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Voles-effective, nontoxic discouragement?

Posted by brandyray Coastal NC/8a (My Page) on
Mon, Feb 11, 13 at 21:11

Okay, after at least 3 years of watching plants die, I have figured out it is Voles. Now, I have used the urine, castor oil & water treatment (too soon to know if it will be successful), but I have read that mixing pea gravel in w/ the soil deeply discourages them. Anybody tried this? I have a lot of area to cover, but I thought I could start w/ digging a trench around the outside of one garden and work the pea gravel in about a foot deep, then just gradually keep extending it. I also thought that new plants should be planted w/ pea gravel in the soil. I hope some of you more experienced gardeners will share what worked for you. Thanks, Brandy


Follow-Up Postings:

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RE: Voles-effective, nontoxic discouragement?

Pea gravel has edges that are too round to be an effective barrier for much of anything, you need something with sharp edges such as maybe crushed limestone.


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RE: Voles-effective, nontoxic discouragement?

many east coast hosta peeps.. build hardware cloth cages.. bury them.. and plant inside ...

i have never heard of ringing a bed.. with any success ..

population control is the solution.. you cant really play nice with rodents .... it sounds like your population is out of control .. i figure you dont want to hear this.. but it has to be said ... hire professionals.. and save the backbreaking labor of moving stone/rock ...

a great place to start is with a FULL AND COMPLETE ID of your vermin in particular.. i suspect you are guessing ...and you are going to have to trap one.. or find a dead one .... and either take it to your extension office .. or post a pic ....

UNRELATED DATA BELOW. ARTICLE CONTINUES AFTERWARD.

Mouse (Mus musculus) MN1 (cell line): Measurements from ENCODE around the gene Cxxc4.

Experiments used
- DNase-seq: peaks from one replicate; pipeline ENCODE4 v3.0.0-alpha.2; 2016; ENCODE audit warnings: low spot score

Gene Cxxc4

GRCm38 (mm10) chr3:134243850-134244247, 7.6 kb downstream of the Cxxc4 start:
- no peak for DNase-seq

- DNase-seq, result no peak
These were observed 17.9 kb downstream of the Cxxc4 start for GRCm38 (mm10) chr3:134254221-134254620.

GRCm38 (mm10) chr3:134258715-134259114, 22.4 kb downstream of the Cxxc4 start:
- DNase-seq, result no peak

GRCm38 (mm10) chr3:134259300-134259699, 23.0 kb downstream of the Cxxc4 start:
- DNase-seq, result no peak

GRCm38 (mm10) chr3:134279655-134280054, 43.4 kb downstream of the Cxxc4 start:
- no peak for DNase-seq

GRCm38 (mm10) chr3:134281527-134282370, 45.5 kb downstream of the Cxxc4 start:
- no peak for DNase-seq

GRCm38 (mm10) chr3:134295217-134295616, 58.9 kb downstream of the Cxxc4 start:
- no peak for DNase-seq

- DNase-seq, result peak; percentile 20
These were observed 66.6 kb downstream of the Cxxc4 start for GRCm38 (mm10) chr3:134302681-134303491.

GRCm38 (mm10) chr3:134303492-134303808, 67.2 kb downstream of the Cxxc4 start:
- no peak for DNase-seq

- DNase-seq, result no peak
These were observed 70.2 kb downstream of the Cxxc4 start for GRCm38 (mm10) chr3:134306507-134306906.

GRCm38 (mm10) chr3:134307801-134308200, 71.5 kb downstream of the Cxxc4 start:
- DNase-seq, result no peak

speaking of which.. your COUNTY extension office.. may be fully aware of this plague in your area.. contact them ...

good luck

ken


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RE: Voles-effective, nontoxic discouragement?

Thank you, kimmsr. I will check into limestone.

Ken: I have both moles and voles here but the moles are not a problem (being carnivorous), the voles are plant and bulb eaters and they are the problem. My cats catch one or the other from time to time and bring it to us-they just don't catch enough to run them out of my yard. But you're probably right, I need to take enough time from my work day to call the extension office. Thanks, Brandy


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RE: Voles-effective, nontoxic discouragement?

I have used snap traps with peanut butter. Find a trail and put it crosswise in it. Then I cover it with a flower pot or bucket-something that will stop other animals from getting to the trap.


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RE: Voles-effective, nontoxic discouragement?

Here is a remedy I just came across in an antique gardening book: It says to bury empty wine bottles around the edges of the garden.Use the long, tapered kind of bottles. Leave the top third sticking out at an angle, with the opening facing in the direction the wind usually comes from ( That would be west, here). The wind blowing into the bottles supposedly make a weird noise that voles and other under ground pest can't stand.
It seems to have worked for great-grandma.
I think I'll try it next year. We just cleaned off some of the garden beds and they were riddled with tunnels.


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RE: Voles-effective, nontoxic discouragement?

Various sonic devices are out there, along with wine or soda bottles, and research by respected universities says they do not work.


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RE: Voles-effective, nontoxic discouragement?

well,those expensive granules from the feed store did not work, neither did the battery operated sonic thingies, nor the castor oil,the ammonia-soaked rags or the foggers you put in the runs,the poison,or the traps. Over the past couple of years I have lost most of my rose bushes,my hostas and clematis,my Dahlia bulbs and the bigger part of a sweet potato crop. When we pulled up the garden this year, there were holes and tunnels everywhere. At least I can enjoy creating empty wine bottles,


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RE: Voles-effective, nontoxic discouragement?

I do not have them outside anymore since the traffic has picked up on our once bucolic country road, but my voles were kept under control many years by barn cats. I feel your pain.


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RE: Voles-effective, nontoxic discouragement?

I have several cats, however, they are pets and quite spoiled. They have brought up a vole once in a while-but not enough to keep the population under control. I watched a very healthy peony (Festiva Maxima) begin to droop, droop more, and then absolutely wither down into a brown clump this summer-voles? I suspect so. I have 2 replacement bulbs to plant- maybe if I bury them in a wire cage? Thinking about it anyway.


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